As the story goes, British Shipping magnate, Frederick Richards Leyland was having some renovations done to his home. British Architect Thomas Jeckyll was doing the work. The room in question was the dining room. The focal point of the room was James McNeill Whistler’s Rose and Silver: The Princess from the Land of Porcelain. Mr. Jekyll became ill before completing the nearly finished room. Whistler volunteered to finish it up. Once he started, he was concerned that some of the red accents on the walls clashed with his painting, so he changed the color, with Leyland’s permission. Leyland went out of town, Whistler got carried away and redid the entire room, and when Leland came home he was shocked at the change. The two fought bitterly and Leyland fired Whistler. Whistler snuck back in and painted two fighting peacocks, which he entitled Art and Money: or, The Story of the Room.
Waterson’s Filthy Lucre title comes from his additional appropriation of Whistler’s painting The Gold Scab: Eruption in Frilthy Lucre (The Creditor) that Whistler created portraying Leland as a peacock sitting on Whistler’s house while playing the piano. So while this installation is making a comment on the art world there are others who are making comments on race relations and religion by appropriating some very famous and recognizable images.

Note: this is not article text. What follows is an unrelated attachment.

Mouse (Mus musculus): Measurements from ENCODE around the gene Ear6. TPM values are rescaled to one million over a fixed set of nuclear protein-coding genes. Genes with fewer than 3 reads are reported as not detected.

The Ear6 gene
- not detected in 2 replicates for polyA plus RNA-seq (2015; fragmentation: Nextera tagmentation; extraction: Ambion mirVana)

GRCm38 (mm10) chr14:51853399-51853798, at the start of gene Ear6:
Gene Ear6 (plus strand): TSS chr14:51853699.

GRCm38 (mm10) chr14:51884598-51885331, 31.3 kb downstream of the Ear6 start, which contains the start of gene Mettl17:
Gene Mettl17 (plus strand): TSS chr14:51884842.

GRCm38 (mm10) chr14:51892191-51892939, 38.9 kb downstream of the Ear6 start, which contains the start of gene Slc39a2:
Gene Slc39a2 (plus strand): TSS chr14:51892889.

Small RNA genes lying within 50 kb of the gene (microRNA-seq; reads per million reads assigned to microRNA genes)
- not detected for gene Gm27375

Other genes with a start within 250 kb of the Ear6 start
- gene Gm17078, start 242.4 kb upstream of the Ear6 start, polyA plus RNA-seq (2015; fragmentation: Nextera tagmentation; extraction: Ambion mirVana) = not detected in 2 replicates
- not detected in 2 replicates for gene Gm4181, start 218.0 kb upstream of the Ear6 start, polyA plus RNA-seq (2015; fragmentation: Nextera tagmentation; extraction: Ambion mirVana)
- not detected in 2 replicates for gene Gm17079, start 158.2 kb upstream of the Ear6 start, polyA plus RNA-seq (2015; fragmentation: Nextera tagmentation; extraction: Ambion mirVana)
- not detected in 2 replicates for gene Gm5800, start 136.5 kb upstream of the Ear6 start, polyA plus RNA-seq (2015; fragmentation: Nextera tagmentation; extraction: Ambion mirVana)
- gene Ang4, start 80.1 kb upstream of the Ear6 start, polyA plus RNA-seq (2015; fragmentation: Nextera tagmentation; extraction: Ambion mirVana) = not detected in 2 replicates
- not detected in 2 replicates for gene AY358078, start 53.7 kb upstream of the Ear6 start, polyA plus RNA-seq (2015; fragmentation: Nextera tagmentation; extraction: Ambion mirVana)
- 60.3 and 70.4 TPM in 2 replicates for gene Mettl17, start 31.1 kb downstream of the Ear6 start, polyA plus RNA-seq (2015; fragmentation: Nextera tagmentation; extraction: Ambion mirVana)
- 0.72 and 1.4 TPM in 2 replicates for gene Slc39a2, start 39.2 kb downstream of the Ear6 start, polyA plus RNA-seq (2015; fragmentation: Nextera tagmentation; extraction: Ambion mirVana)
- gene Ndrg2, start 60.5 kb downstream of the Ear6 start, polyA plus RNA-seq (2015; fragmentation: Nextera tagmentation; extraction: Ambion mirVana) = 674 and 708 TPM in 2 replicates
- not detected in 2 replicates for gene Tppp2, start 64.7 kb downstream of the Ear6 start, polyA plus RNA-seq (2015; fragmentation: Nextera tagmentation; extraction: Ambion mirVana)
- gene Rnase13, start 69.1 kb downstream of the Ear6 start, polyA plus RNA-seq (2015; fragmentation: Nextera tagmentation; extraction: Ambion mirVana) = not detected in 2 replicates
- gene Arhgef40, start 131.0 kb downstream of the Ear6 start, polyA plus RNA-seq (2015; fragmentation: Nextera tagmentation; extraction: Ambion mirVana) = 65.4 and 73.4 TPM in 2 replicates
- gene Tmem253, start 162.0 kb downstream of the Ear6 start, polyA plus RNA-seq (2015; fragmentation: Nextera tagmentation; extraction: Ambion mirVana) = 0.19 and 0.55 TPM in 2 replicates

I was reading a film review in The New York Times about Through a Lens Darkly: Black Photographers and the Emergence of a People directed by Thomas Allen Harris. It premiers in Chicago at the Gene Siskel Theater tonight. It is in the review that I discovered the work of photographer, Renee Cox.
Renee Cox is the creator of the Yo Mama photographs, most notably Yo Mama’s Last Supper and Yo Mama Pieta. Both are appropriations of the Leonardo DaVinci and Michelangelo works of art. Both images are very recognizable in her art. Why would she photograph herself as Mary in the Pieta? Perhaps because the Pieta may not be so much about Mary and Jesus as it is about the love and grief any mother would have if she lost her child. But it’s also about inclusion and seeing that no matter what your race or religion, we are all the same. As Ms. Cox says on her site “…Christianity is big in the African-American community, but there are no representations of us,” she said. “I took it upon myself to include people of color in these classic scenarios.” These images are very powerful, direct and easy to understand.
Does appropriating another’s art work, degrade the original work? I don’t think so. I believe it challenges its viewers to think about things differently. Appropriated images bring attention and may reignite interest in the original work. These pieces are an homage or nod to the original creator.
If I were to venture a guess, I think Michelangelo, DaVinci and Whistler would have been intrigued that another artist found their work relevant enough to use in their own art today. Maybe Wayne Thiebaud will come around in a few hundred years.
Kathleen Thometz is an artist, writer and sometime appropriator. She lives with her husband, kids and three doodle dogs. You can experience more about her at www.kathleenthometz.com